Originally Posted by Sailingmachine View Post
Pat,
I have been following along on the plate scratch thread as I find that project intriguing. I primarily collect Danny Murphy, doing back runs for any of his issues that have multiple combinations. I just picked up a MC throwing pose that has his name top and bottom. I noticed on the back it appears to have a plate scratch and this drew me to the card even more. It is piedmont 150. I was hoping long you could confirm this as an actual plate scratch. Pic are attached.

Thanks,
Ron
Hi Ron,
Thanks for posting your Murphy double name. It's definitely a plate scratch.
Here's another Murphy with the same scratch. Yours shows more of the scratch
because of the higher cut on the top but they're the same scratch.
Murphy%202%20Back_1.jpgMurphy%2021_1.jpg

And here's the Murphy scratch that was above the one you have.
Murphy%201%20Back_1.jpgMurphy%201_1.jpg
Murphy%201%20Back_1 - Copy.jpg
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  #308  
Old 06-11-2018, 12:01 PM
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Quote:
Originally Posted by steve_a View Post
I can confirm that upside down White & Doyle have matching backs. It might not be super clear in the scans but I have both in hand and they match. This means that these two cards are in opposite positions, equal rows and columns from the center, sides, top/bottom, horizontal axis, etc. If we can link either of these two to a center/side/each-other via scratch we could make a lot of progress quickly. I look forward to seeing any scratches, neighbors, two-namers, etc that you have. Another piece in the sheet-size puzzle...


Almost three years ago Steve pointed out in this thread that the upside
down back of White matched up with a Doyle back.

At the time I searched and couldn't find a Doyle or Stone (Doyle and
Stone share the same position on a plate scratch sheet) that had a print
flaw that is on the smaller portion of the second back on the upside down
White.

This Doyle that sold on ebay recently has that mark.
Doyle that matches White upside down back.jpgDoyle that matches White upside down back. Back.jpg
White (port) Upside Down Back PD 150 - Copy.jpg
White (port) Upside Down Back PD 150.jpg
So far Doc White hasn't been found with a plate scratch but if
one is eventually found it should allow us to figure out the exact
size of this plate scratch sheet based off the upside down White.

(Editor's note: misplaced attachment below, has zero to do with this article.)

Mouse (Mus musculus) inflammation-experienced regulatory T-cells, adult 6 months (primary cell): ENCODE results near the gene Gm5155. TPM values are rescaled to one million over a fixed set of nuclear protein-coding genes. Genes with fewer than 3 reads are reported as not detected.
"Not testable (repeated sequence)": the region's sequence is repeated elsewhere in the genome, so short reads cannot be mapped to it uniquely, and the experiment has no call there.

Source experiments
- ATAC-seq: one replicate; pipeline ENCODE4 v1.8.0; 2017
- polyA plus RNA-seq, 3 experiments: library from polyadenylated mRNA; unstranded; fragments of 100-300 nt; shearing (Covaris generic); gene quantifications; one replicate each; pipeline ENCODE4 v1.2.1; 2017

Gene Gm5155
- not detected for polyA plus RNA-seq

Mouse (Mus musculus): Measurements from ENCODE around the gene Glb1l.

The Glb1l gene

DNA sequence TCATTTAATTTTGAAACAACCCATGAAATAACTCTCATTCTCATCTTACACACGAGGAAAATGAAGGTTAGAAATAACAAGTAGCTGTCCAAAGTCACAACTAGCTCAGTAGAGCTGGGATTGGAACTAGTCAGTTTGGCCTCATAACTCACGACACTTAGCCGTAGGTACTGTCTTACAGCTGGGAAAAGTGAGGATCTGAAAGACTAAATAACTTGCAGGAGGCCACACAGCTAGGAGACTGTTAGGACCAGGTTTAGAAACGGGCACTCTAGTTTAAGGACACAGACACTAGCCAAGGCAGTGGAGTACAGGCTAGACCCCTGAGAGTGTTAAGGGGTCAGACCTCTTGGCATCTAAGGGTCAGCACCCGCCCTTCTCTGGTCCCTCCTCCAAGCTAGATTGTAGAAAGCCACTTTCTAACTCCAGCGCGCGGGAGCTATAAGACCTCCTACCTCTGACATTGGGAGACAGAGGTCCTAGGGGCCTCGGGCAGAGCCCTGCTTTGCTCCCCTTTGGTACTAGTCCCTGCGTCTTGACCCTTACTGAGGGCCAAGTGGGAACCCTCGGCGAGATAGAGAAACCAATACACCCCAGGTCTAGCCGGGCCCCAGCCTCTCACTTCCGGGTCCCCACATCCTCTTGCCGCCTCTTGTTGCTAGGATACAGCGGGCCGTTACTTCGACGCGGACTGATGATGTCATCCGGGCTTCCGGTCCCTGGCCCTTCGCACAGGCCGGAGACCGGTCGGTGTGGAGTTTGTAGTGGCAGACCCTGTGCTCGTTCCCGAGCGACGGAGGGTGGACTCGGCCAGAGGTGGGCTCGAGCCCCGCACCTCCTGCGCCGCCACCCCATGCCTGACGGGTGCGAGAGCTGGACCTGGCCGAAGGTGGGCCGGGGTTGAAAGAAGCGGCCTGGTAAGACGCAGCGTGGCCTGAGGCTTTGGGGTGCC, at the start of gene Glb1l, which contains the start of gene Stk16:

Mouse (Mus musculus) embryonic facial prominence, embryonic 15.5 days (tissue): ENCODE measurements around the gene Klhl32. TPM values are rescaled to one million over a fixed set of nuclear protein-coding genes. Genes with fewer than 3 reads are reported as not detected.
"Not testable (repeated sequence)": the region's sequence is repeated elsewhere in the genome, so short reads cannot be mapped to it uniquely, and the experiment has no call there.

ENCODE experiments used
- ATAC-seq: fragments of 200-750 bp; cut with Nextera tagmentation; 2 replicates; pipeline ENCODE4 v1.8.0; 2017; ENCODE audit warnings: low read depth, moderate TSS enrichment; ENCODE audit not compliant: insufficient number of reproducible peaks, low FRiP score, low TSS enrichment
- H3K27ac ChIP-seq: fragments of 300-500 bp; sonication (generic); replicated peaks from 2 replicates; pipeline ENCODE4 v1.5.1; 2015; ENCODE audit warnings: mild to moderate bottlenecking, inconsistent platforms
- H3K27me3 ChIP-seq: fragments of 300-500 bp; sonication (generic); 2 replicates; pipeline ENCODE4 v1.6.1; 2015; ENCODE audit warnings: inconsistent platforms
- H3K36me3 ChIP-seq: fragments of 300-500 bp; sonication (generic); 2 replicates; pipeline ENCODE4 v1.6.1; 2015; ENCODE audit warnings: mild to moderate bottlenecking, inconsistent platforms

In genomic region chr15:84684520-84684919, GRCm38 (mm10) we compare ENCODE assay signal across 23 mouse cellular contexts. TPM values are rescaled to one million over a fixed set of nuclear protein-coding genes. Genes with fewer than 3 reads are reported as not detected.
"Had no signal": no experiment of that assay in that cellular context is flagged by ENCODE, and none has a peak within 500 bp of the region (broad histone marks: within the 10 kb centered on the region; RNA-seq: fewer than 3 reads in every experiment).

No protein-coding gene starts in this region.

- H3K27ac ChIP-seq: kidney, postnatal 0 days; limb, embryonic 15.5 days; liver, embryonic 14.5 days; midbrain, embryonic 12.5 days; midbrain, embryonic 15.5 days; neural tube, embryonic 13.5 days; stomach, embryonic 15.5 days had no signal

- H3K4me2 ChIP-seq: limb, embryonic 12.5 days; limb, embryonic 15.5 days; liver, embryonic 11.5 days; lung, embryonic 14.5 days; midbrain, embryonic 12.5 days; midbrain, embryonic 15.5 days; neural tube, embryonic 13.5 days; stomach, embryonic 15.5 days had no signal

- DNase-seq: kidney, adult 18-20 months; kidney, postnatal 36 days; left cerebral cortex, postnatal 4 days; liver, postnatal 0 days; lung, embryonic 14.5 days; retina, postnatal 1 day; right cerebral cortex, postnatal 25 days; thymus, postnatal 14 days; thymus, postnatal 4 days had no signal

If the link works it should be a scan of that sheet that can be enlarged.
https://photos.imageevent.com/patric...ts/C-D%201.jpg

Last edited by Pat R; 06-11-2018 at 12:05 PM.
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  #309  
Old 06-11-2018, 12:08 PM
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That's great work again Pat. Exciting to see pieces continue to fall into place.
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  #310  
Old 06-11-2018, 11:42 PM
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Was at a card show yesterday and picked up a P150 that has a back scratch. I’ll get it scanned and posted in the next few days. In the meantime, the blog post below has my video where I show it. Hopefully it’s a new discovery!

CARD SHOW ACQUISITIONS: PLANO CARD SHOW 6/10/18
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  #311  
Old 06-12-2018, 02:22 PM
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Quote:
Originally Posted by wvu_class_of_2001 View Post
Was at a card show yesterday and picked up a P150 that has a back scratch. I’ll get it scanned and posted in the next few days. In the meantime, the blog post below has my video where I show it. Hopefully it’s a new discovery!

CARD SHOW ACQUISITIONS: PLANO CARD SHOW 6/10/18
Thanks for the video link Kin.

There are five different confirmed Covaleski scratches and the one
you picked up at the show is one of them.

Covaleski Group.jpg

Yours is the bottom scratch of a triple Covaleski vertical scratch.

Covaleski-1,3,5.jpg
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  #312  
Old 06-12-2018, 02:42 PM
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Well dang! Ah well, it's going to be tough to find new ones. Thanks for the note!

-kin

Quote:
Originally Posted by Pat R View Post
Thanks for the video link Kin.

There are five different confirmed Covaleski scratches and the one
you picked up at the show is one of them.

Attachment 319443

Yours is the bottom scratch of a triple Covaleski vertical scratch.

Attachment 319444
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My Collector Focus page.

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  #313  
Old 06-18-2018, 12:29 PM
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This is currently on ebay (not mine). I am sure you are aware of it, but I figured it cant hurt to pass this on as part of the plate scratch project.

The picture is poor (again, its on ebay) but the scratch runs from above the A in "Ball" down to the right (through the "m" in Piedmont) and leaves the card between the bottom right corner and the "VA"